[ExI] NASA tease on SETI find

spike spike66 at att.net
Fri Dec 3 06:16:21 UTC 2010

-----Original Message-----
From: Rafal Smigrodzki [mailto:rafal.smigrodzki at gmail.com] 
Sent: Thursday, December 02, 2010 8:22 PM
To: spike
Cc: ExI chat list
Subject: Re: [ExI] NASA tease on SETI find

On Thu, Dec 2, 2010 at 9:42 PM, spike <spike66 at att.net> wrote:

> This opens up possibilities for the panspermia notion...

### How so? Remember, these are garden-variety gamma-proteobacteria, not
anything that fell from the sky, unless you already believe that all life on
Earth did...

Actually what I meant was I find it very exciting to discover any lifeform
based on any alternate chemistry besides those so familiar to us.  This is
equal to that finding a few years ago of those bugs hanging around the
thermal vents at the bottom of the sea, making their living decomposing
sulfur compounds.  It reinforces in my mind the panspermia notions if we
find more lifeforms based on alternate chemistries in general.

>as well as causing me personally to increase my own estimate of the number
of star systems that support life.

### Trivially, yes, in the sense that our estimate of the probability that
worlds with unusually high metallicity (and therefore high levels of
arsenic) could harbor DNA and protein-based life should now be higher - but
we have no reasons to believe that high metallicity is a significant issue
on most otherwise habitable planets...

Ja.  But having more pathways to life is better than fewer, always.  This
one is cool in that a tech application immediately comes to mind, removing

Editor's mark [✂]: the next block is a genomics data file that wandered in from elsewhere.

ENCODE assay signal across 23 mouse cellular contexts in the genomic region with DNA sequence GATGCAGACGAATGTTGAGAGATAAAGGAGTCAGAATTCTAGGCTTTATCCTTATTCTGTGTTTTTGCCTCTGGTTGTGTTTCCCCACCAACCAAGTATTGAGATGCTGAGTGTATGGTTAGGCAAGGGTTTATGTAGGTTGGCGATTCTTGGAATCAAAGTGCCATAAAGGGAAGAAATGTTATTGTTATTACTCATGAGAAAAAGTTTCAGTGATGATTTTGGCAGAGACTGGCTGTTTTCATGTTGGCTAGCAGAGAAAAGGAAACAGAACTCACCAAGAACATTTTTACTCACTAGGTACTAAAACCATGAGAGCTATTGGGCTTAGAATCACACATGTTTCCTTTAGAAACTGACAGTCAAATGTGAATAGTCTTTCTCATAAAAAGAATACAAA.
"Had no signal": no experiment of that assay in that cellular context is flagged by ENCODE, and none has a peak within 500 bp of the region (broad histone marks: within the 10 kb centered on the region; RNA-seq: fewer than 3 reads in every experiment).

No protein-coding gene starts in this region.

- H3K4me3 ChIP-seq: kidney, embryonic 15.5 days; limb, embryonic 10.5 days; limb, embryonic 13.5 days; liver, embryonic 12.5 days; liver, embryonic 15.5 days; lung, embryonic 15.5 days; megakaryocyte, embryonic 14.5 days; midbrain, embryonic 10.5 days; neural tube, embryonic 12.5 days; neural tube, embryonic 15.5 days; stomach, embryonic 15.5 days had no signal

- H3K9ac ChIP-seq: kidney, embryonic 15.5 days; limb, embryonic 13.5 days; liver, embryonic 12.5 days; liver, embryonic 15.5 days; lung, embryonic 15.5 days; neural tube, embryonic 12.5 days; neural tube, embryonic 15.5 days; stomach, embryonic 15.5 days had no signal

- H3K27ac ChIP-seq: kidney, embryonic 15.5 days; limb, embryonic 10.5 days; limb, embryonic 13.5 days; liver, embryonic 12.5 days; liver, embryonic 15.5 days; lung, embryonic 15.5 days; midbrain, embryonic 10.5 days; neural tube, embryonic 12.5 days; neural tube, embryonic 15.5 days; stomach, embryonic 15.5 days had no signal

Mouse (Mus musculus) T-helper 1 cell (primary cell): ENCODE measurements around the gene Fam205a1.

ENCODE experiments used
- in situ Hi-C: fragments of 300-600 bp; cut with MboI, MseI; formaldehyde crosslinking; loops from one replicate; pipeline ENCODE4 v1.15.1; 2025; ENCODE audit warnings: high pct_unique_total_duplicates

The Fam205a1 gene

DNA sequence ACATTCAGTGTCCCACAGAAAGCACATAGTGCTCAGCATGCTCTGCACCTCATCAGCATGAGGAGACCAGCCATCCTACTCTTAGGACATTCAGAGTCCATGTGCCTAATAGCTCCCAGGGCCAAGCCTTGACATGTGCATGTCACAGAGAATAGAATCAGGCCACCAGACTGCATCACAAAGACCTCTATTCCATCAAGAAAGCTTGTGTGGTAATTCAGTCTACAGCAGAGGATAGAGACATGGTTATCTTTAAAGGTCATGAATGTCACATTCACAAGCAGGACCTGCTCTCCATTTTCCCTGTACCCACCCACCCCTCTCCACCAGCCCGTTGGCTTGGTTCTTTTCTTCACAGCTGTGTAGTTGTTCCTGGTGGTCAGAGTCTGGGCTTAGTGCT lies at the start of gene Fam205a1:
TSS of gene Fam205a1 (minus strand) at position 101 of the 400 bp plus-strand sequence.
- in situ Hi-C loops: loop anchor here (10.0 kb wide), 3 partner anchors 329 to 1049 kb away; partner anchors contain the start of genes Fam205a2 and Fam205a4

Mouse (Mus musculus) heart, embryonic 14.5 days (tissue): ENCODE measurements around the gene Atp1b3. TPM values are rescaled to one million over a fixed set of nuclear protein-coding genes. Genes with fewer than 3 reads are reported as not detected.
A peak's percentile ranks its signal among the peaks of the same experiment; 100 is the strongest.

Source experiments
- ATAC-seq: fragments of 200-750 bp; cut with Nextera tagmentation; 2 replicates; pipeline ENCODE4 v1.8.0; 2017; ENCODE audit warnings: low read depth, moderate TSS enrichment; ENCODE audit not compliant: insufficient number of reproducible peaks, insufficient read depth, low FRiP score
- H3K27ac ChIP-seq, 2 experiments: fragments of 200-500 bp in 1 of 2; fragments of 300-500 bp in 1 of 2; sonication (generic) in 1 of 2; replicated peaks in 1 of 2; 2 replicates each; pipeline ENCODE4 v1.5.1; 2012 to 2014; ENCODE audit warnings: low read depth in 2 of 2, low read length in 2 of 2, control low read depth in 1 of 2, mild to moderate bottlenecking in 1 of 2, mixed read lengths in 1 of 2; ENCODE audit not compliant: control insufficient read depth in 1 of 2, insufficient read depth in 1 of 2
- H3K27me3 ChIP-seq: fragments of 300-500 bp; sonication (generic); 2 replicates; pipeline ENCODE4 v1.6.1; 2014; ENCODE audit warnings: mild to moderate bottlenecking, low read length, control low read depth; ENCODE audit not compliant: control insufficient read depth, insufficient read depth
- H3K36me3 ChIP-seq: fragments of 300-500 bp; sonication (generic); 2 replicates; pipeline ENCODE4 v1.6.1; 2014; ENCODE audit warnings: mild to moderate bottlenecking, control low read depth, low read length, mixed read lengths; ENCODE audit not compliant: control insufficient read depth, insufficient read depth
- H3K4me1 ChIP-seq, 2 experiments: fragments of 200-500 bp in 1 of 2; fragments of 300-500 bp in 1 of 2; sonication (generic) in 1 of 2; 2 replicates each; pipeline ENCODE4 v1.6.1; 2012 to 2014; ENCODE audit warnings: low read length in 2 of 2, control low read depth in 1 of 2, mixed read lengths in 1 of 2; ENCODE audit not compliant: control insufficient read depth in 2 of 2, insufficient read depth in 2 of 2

arsenic from drinking water.  I lived for five years just south of Mono Lake
where these things were found.  Low level arsenic toxicity was thought to be
the cause of many ills there.  We knew there was always low but measurable
arsenic in the drinking water.  When the winds would come howling down from
the north, the dust clouds were known to contain arsenides and arsenates.

###For me a more astrobiologically significant finding was the discovery of
gamma-ray eating molds inside the Chernobyl sarcophagus...Rafal

 I hadn't heard of that, but it is exciting indeed.  This suggests a
lifeform that evolved on site, since nature would perhaps supply
insufficient gamma rays on the surface to support many of these kinds of
beasts.  The commies should have published more on it.  2 December 2010,
this is a good day indeed.  I learn of a lifeform apparently at least
partially substituting arsenic(!) for phosphorus, and on the same day I
learn of commie molds that make their living converting gamma rays.  How
cool is that?  {8-]


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